access_time Publié 28.10.2021

Unisanté, the new university center for primary care and public health in Lausanne

Prof. Jacques Cornuz

Unisanté, the new university center for primary care and public health in Lausanne


Since January 1st, 2019, a new player has emerged in the Swiss university medical field: Unisanté, University Center for General Medicine and Public Health ( This center has been created by merging five institutions based in Lausanne: 1) the University Institute for ambulatory community care (Policlinique médicale universitaire, PMU); 2) the University Institute of Social and Preventive Medicine (Institut universitaire de médecine sociale et preventive, IUMSP); 3) the University Institute of Occupational Health (Institut romand de médecine du travail, IST); 4) the Center for Health Promotion (Promotion santé Vaud, ProSV); 5) the Foundation for Cancer Screening (Fondation vaudoise pour le dépistage du cancer, FVDC).

The creation of this center addresses several challenges of health care systems in high income countries (1,2,3). The health care systems’ center of gravity is indeed shifting from the hospital to the front line (general practitioners, pharmacists, nurses, medical assistants). This shift is influenced by the hospital saturation and the growing importance of chronic diseases. Further, general practitioners have become one of the pillars of the health care system: two thirds of the population consulted a general practitioner over the past year. Among those who consulted a specialist, more and more do so after seeing a general practitioner (4).

The development of primary care is aligned with the health policy objectives of most western countries including Switzerland. It was therefore timely and important to innovate on the organizational level and create a primary care university center with an asserted responsibility for teaching, training and research. As aforementioned, this new focus on university primary care was also warranted by the growing role of general practitioners as actors in community medicine. This initiative also builds on the importance of academic public health in identifying and monitoring public policies in health promotion and prevention, as well as organizing and financing healthcare systems.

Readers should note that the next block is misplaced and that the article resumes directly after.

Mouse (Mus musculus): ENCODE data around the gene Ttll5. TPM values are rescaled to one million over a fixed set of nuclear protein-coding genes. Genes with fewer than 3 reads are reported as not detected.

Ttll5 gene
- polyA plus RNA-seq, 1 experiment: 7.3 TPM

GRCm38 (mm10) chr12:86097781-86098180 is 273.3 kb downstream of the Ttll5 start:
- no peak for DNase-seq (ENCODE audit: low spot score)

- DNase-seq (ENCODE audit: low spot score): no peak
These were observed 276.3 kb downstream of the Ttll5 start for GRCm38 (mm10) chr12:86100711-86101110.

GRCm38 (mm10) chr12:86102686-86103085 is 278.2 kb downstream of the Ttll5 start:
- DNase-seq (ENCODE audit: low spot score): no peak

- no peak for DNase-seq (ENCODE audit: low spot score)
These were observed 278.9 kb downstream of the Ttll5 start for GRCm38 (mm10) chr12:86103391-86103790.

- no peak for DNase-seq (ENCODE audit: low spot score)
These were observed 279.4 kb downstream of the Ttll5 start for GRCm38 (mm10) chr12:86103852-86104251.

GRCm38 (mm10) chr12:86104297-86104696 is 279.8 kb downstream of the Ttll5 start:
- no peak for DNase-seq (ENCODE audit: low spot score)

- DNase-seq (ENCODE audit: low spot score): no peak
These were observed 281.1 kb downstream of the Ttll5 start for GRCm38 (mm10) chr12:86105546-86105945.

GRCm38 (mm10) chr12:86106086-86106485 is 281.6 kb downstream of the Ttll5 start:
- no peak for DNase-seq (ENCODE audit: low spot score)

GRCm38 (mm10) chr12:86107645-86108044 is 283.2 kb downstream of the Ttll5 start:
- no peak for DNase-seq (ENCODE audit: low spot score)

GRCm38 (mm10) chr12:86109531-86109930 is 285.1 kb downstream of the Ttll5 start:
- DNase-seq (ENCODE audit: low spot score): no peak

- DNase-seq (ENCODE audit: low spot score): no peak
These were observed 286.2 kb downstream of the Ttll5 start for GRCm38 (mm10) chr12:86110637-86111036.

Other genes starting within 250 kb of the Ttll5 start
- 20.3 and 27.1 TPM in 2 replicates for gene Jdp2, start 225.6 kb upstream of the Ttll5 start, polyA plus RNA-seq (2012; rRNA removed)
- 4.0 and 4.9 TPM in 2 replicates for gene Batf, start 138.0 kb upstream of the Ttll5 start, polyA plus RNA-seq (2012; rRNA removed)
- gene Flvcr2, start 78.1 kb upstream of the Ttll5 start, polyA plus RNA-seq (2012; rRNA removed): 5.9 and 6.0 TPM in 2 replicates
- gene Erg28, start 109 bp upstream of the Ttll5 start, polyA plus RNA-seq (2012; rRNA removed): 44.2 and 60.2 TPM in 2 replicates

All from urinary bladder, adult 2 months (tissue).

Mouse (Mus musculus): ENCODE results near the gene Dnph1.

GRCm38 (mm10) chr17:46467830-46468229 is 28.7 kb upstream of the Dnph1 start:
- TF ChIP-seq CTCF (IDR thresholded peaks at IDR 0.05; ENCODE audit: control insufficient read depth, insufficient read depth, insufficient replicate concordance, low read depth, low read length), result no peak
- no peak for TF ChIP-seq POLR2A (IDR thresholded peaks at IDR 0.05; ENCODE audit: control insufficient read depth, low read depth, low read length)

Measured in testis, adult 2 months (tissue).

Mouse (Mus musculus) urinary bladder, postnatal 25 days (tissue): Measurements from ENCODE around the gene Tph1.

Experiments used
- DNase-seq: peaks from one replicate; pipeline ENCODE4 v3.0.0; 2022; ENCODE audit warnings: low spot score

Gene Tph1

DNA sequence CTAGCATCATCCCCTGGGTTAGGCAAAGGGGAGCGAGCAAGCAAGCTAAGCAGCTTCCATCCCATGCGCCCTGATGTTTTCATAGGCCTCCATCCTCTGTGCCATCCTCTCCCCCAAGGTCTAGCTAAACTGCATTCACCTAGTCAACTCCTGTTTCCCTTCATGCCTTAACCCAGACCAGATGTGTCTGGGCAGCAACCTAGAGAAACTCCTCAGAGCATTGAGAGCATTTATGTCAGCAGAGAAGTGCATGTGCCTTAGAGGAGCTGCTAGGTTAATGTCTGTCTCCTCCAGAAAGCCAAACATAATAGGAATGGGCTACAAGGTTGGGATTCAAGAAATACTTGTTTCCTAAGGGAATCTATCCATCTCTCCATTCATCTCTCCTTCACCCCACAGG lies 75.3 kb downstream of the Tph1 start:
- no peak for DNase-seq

Multifactorial dimension of health

Health is not primarily determined by health care services. It is determined by structural, socio-economic, psychosocial, political, occupational, behavioural and environmental factors. In all countries, including Switzerland, health and illness typically follow a social gradient: the lower the socio-economic position, the worse the health (5).

In this context, it is imperative to put more weight on prevention and health promotion so that rising life expectancy coexists with good health and well-being for as long as possible. Public health policies must therefore combine interventions on structural and behavioral determinants of health, while integrating environmental issues. Multi-sectoral interventions are therefore necessary to develop environments conducive to healthy aging, particularly by promoting home care (6).

Creation of Unisanté - Lausanne

the PMU’s Board, launched the “Alliance santé” project in 2017. The objective of this project was to create a new university medical center bringing together the expertise from ambulatory care, community medicine and public health. This center, named Unisanté, is an institution under public law, with its own legal personality and governance. This university center is therefore neither a government department nor a foundation. Its budget is in the order of 140 million. About a third is subsidized by the University of Lausanne and the Department of Health and Social Action of the Canton of Vaud.

Unisanté currently has about 900 employees, including 230 doctors, 160 nurses and care workers, 55 pharmacists or assistant pharmacists, 100 researchers/scientists, 60 people working in health promotion, about 30 doctoral students and 200 people involved in logistical and administrative support. Although this organizational innovation is unique in Switzerland, it is based on successful examples from other universities, particularly in the Netherlands (Maastricht) and the UK (London, Cardiff).


Unisanté mission includes the following activities:

  1. The activities of the first line of care, in particular general and family medicine, nursing and pharmaceutical advice, as well as access to care and orientation within the health system.
  2. Activities related to vulnerable patients including those with disabilities.
  3. Health promotion, primary prevention and screening interventions.